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I just came back to Israel, from about four months of travel, vagabonding mostly in Canada, and a bit in Western Europe. I have never been to Canada before, so I thought it a suitable destination. Maybe I would find a home there. Or company. Or interest. Anything.
|I seriously love my "FeelTheWorld" Z-Trek sandals! It's almost like walking barefoot.|
(Painful, for the novitiate!)
As always, I wanted to test my idea[l]s hardcore, so I went out with no sleeping bag, no tent, "FeelTheWorld" sandals with thin flexible soles, and an uncomfortable small backpack. After a couple of weeks, I spent almost every night outside. Eventually, not finding feather-down pants, I did buy a sleeping bag. Nights were cold, too often. But, I never gave up on my feet!
|*sigh* Refreshing. Fishies nibbling at my legs. :3|
My first days outside, walking cheerfully for endless hours, every day, taught me the difference between daily fitness walks and actual walking. My feet were sore, bleeding, slowly callusing, and quickly became unusable. I walked for a few days, then had a few days rest, in a hostel.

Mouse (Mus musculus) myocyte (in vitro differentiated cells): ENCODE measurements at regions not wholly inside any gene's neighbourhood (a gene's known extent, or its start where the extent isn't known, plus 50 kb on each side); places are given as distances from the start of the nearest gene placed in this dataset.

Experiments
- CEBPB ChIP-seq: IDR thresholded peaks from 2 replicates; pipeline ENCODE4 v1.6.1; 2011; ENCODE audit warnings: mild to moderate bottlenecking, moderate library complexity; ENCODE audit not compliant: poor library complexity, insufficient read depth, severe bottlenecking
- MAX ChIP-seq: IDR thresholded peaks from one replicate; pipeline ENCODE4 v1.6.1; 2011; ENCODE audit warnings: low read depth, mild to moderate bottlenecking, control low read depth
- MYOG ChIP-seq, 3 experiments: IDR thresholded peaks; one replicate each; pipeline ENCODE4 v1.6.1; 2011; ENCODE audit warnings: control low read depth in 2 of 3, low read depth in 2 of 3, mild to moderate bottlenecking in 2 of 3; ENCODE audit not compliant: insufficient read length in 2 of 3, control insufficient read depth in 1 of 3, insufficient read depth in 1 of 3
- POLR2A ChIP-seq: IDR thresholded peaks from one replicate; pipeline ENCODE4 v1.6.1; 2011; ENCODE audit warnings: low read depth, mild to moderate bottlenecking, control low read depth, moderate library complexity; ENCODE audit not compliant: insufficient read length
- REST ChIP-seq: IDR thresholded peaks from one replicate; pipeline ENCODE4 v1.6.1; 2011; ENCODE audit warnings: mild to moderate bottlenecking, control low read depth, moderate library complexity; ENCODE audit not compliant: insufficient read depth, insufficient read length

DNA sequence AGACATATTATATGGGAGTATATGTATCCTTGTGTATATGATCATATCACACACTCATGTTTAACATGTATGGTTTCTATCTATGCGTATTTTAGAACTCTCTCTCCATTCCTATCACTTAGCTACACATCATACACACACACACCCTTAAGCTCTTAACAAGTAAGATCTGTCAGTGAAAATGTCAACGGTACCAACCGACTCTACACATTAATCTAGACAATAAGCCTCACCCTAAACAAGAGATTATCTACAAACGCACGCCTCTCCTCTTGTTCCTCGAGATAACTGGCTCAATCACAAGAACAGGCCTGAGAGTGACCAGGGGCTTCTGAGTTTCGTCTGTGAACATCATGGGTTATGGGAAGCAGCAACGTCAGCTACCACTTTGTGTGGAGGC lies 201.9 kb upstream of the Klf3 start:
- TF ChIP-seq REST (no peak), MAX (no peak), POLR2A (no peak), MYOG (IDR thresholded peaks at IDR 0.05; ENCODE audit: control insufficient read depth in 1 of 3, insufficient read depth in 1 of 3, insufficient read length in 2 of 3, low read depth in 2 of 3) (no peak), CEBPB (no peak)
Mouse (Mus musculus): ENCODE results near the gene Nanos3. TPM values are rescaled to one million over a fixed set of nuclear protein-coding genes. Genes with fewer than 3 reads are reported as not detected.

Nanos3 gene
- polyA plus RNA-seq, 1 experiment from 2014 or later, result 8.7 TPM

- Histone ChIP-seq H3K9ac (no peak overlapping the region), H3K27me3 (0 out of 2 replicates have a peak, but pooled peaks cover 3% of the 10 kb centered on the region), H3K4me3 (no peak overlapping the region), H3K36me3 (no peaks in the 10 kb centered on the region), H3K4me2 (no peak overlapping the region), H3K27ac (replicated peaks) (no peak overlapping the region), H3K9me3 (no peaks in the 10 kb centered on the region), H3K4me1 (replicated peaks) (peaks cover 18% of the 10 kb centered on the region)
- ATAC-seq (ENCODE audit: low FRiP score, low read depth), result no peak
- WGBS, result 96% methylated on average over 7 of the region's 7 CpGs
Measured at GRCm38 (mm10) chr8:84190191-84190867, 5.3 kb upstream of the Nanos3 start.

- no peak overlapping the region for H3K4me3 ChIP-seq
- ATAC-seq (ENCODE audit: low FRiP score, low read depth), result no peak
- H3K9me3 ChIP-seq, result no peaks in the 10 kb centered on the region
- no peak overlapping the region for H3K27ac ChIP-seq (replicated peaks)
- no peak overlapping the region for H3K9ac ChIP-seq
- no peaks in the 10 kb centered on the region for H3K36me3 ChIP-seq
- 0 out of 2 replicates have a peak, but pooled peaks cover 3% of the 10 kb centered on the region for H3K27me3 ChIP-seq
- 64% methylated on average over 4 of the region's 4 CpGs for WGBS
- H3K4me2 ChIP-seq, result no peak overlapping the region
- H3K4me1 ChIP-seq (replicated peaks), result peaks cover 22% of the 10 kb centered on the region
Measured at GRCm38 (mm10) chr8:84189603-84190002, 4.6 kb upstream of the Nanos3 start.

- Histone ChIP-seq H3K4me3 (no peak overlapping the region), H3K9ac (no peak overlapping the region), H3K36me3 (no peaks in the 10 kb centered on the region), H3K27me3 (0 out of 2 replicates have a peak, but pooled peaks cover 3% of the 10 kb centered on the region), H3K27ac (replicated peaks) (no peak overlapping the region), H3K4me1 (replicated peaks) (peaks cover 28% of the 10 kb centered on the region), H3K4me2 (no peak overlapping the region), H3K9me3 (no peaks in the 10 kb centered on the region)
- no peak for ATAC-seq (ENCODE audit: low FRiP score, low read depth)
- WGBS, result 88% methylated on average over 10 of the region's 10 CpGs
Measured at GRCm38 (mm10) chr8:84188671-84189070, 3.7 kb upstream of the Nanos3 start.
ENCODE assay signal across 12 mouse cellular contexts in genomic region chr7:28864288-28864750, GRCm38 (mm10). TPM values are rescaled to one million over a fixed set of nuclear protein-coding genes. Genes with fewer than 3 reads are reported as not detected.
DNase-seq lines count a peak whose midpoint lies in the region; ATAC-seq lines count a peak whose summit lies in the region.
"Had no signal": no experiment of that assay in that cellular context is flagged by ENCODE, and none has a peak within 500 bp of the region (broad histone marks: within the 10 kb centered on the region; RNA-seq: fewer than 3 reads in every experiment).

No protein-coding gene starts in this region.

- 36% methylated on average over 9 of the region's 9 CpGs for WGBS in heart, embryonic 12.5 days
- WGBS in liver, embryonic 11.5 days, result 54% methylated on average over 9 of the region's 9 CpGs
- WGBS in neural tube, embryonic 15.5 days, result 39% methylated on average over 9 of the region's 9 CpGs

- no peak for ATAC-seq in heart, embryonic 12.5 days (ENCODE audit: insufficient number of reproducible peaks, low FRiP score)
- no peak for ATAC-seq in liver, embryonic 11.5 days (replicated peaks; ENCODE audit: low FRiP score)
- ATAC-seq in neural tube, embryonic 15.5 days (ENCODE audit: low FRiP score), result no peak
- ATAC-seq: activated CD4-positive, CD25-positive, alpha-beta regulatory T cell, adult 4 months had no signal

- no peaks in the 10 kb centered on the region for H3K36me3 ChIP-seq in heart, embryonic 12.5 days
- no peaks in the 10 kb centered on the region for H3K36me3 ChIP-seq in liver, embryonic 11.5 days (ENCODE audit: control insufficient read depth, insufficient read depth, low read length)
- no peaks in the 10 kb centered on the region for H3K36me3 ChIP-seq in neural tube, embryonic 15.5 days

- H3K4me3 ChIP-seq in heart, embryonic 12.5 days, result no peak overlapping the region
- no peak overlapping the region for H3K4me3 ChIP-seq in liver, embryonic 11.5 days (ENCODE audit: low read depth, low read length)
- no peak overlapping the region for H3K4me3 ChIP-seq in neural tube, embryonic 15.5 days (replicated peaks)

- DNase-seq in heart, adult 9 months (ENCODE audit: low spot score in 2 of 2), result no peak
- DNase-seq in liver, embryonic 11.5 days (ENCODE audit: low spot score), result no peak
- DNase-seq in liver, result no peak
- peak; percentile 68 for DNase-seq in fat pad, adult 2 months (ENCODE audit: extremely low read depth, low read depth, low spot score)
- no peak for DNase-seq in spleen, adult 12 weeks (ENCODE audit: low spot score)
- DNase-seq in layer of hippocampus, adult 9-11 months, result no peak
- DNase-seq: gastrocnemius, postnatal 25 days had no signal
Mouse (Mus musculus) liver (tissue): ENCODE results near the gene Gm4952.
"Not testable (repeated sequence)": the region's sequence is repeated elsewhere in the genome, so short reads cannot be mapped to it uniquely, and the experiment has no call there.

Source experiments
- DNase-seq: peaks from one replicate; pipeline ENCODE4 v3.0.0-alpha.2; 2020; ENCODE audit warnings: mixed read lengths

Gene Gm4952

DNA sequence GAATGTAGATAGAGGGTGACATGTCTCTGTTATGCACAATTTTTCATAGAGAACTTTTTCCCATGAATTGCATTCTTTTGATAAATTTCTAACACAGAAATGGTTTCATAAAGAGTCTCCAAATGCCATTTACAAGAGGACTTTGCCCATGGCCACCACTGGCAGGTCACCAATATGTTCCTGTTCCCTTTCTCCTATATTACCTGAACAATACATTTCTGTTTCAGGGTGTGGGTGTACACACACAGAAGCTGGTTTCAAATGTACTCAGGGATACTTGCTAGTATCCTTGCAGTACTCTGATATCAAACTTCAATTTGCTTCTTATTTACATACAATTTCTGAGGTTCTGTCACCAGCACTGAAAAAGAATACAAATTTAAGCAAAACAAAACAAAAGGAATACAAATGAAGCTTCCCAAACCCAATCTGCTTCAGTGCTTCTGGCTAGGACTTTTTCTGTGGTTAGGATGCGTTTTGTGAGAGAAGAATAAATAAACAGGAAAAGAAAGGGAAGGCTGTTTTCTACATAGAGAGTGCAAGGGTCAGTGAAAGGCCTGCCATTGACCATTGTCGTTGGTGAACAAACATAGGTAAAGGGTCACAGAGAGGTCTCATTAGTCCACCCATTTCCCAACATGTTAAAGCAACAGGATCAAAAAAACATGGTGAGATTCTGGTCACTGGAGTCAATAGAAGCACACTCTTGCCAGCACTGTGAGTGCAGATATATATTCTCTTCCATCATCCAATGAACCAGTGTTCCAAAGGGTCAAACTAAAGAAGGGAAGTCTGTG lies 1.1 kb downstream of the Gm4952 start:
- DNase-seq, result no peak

Eventually however, my feet did get used to days of walking. Marches. With carried weight. The calluses healed, the pain faded - or my endurance lasted longer hours, and I got tougher. The most primal, basic function of a Human, or any land-loving animal, was gained! I could walk freely, almost anywhere. [Walking long stretches on stones, like big pebbles, was too difficult and highly painful - but I am sure I will get used to it.]
|Resting and cleaning, in the morning, next to a small waterfall in the valley.|
Another issue I had was exposure to the elements; sun, wind, temperature, bugs, people, noise, dangers. Mostly the sun and wind, though. My body was not used to being exposed for whole days and long weeks! It gave me fatigue and irritation, sometimes bordering on distress. Again, with time I did get used to it, more so than before; although I still sought out shade and wind-blocks.
These issues, and my growing mastery of them, got me to consider roleplaying and virtual games. They do not expose us to the elements. Walking a virtual world is easy and boring. Walking the Earth is difficult and challenging, at the best of times. To walk some places is nigh impossible! Try walking through bush, a thick forest with thorny vines, or a stretch of thorns. Not to mention most places are not level. Climbing does feel!
|The library's carpet, in North London, sure was agreeable! :D|
So, in conclusion, at least one of the lessons I learned from this trip - do not be afraid of your environment. Get used to it. Feel comfortable in it, as much as possible. Life is not only about feeling comfortable in your own skin; it's also about feeling comfortable in your own space.
And virtual games could learn the lesson, too. Somehow.